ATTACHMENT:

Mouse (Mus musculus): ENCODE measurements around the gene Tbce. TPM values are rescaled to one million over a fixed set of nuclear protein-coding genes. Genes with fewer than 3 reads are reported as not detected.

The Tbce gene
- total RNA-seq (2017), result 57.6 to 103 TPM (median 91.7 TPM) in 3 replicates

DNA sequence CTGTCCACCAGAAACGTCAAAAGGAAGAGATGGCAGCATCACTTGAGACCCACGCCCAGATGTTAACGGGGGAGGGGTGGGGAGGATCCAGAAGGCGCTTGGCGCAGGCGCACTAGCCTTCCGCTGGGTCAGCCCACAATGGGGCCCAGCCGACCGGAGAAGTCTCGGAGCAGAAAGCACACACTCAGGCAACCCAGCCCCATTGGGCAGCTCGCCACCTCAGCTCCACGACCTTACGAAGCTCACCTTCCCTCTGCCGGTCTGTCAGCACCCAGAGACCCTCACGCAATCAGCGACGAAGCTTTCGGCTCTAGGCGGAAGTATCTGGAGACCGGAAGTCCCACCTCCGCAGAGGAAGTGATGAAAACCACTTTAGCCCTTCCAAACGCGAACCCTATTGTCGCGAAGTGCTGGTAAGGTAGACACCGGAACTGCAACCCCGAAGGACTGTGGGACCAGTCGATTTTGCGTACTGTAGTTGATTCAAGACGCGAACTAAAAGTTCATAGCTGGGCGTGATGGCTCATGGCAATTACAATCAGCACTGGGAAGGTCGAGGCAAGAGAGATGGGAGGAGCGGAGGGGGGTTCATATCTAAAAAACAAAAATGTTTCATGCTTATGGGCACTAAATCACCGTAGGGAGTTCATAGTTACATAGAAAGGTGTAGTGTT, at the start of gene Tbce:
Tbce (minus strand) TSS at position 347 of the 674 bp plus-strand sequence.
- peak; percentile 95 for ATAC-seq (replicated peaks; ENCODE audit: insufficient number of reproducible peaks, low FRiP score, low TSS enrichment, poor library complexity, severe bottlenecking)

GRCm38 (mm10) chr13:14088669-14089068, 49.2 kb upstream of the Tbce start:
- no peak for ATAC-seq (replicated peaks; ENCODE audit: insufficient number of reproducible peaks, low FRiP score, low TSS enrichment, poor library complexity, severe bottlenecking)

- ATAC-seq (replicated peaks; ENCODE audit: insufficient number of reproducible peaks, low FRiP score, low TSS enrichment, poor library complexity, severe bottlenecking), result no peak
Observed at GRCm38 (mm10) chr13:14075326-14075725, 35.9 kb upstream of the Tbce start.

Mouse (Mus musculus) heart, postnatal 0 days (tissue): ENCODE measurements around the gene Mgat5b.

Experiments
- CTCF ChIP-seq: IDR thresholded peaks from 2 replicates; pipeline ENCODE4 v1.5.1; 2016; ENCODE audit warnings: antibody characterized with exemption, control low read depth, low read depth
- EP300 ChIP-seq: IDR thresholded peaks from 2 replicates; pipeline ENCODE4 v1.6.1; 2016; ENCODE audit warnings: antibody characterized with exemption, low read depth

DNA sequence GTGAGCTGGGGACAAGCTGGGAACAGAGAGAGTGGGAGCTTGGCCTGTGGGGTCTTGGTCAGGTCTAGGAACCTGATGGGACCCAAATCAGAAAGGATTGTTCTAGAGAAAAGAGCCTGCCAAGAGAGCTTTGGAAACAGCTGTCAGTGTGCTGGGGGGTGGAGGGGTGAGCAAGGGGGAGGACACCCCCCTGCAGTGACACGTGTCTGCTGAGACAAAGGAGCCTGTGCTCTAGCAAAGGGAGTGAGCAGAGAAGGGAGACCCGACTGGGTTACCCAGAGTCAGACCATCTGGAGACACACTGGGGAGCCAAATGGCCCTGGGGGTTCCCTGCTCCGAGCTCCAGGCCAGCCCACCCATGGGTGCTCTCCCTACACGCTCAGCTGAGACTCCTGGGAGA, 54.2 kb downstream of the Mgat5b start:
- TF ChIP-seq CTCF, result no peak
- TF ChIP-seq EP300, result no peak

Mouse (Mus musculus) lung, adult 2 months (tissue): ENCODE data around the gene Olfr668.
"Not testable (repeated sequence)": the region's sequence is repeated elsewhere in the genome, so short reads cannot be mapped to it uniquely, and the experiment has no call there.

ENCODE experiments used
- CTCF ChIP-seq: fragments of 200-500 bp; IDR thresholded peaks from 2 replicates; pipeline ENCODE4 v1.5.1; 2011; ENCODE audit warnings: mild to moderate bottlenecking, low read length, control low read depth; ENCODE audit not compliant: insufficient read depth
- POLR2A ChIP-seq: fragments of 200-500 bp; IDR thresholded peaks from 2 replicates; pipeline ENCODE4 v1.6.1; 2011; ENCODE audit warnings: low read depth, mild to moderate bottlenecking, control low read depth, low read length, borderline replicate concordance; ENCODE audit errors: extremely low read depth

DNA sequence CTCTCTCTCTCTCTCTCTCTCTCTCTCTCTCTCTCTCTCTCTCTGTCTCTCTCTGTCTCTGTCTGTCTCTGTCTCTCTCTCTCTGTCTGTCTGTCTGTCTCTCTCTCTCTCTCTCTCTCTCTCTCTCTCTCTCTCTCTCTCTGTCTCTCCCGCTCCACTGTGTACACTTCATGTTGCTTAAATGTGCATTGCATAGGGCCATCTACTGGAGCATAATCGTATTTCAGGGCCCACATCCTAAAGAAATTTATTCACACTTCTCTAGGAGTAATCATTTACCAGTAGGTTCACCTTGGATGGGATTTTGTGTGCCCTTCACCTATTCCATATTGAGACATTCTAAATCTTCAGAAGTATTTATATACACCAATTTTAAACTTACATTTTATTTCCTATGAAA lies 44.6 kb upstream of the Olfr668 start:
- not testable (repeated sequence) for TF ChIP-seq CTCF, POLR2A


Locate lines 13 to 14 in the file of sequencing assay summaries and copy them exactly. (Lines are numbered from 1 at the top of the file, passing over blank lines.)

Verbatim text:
- CTCF ChIP-seq: IDR thresholded peaks from 2 replicates; pipeline ENCODE4 v1.5.1; 2016; ENCODE audit warnings: antibody characterized with exemption, control low read depth, low read depth
- EP300 ChIP-seq: IDR thresholded peaks from 2 replicates; pipeline ENCODE4 v1.6.1; 2016; ENCODE audit warnings: antibody characterized with exemption, low read depth